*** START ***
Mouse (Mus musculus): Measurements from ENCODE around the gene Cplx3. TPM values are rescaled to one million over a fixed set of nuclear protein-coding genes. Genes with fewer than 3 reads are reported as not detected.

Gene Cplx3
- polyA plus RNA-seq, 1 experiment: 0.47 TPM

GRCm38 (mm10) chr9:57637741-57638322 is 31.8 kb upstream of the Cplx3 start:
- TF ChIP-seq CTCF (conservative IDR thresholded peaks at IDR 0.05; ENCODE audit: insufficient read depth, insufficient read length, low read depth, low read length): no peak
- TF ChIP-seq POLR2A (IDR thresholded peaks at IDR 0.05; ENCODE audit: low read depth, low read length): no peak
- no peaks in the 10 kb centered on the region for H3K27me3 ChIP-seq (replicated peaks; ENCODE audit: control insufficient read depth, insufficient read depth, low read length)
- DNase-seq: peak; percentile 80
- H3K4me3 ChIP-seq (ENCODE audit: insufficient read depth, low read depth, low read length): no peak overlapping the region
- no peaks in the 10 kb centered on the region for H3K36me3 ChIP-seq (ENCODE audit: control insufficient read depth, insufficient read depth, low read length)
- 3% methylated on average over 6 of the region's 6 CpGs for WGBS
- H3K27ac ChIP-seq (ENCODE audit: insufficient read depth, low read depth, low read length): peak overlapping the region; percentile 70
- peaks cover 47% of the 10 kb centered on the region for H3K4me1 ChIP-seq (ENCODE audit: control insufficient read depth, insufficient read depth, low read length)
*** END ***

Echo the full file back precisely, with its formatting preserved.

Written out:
Mouse (Mus musculus): Measurements from ENCODE around the gene Cplx3. TPM values are rescaled to one million over a fixed set of nuclear protein-coding genes. Genes with fewer than 3 reads are reported as not detected.

Gene Cplx3
- polyA plus RNA-seq, 1 experiment: 0.47 TPM

GRCm38 (mm10) chr9:57637741-57638322 is 31.8 kb upstream of the Cplx3 start:
- TF ChIP-seq CTCF (conservative IDR thresholded peaks at IDR 0.05; ENCODE audit: insufficient read depth, insufficient read length, low read depth, low read length): no peak
- TF ChIP-seq POLR2A (IDR thresholded peaks at IDR 0.05; ENCODE audit: low read depth, low read length): no peak
- no peaks in the 10 kb centered on the region for H3K27me3 ChIP-seq (replicated peaks; ENCODE audit: control insufficient read depth, insufficient read depth, low read length)
- DNase-seq: peak; percentile 80
- H3K4me3 ChIP-seq (ENCODE audit: insufficient read depth, low read depth, low read length): no peak overlapping the region
- no peaks in the 10 kb centered on the region for H3K36me3 ChIP-seq (ENCODE audit: control insufficient read depth, insufficient read depth, low read length)
- 3% methylated on average over 6 of the region's 6 CpGs for WGBS
- H3K27ac ChIP-seq (ENCODE audit: insufficient read depth, low read depth, low read length): peak overlapping the region; percentile 70
- peaks cover 47% of the 10 kb centered on the region for H3K4me1 ChIP-seq (ENCODE audit: control insufficient read depth, insufficient read depth, low read length)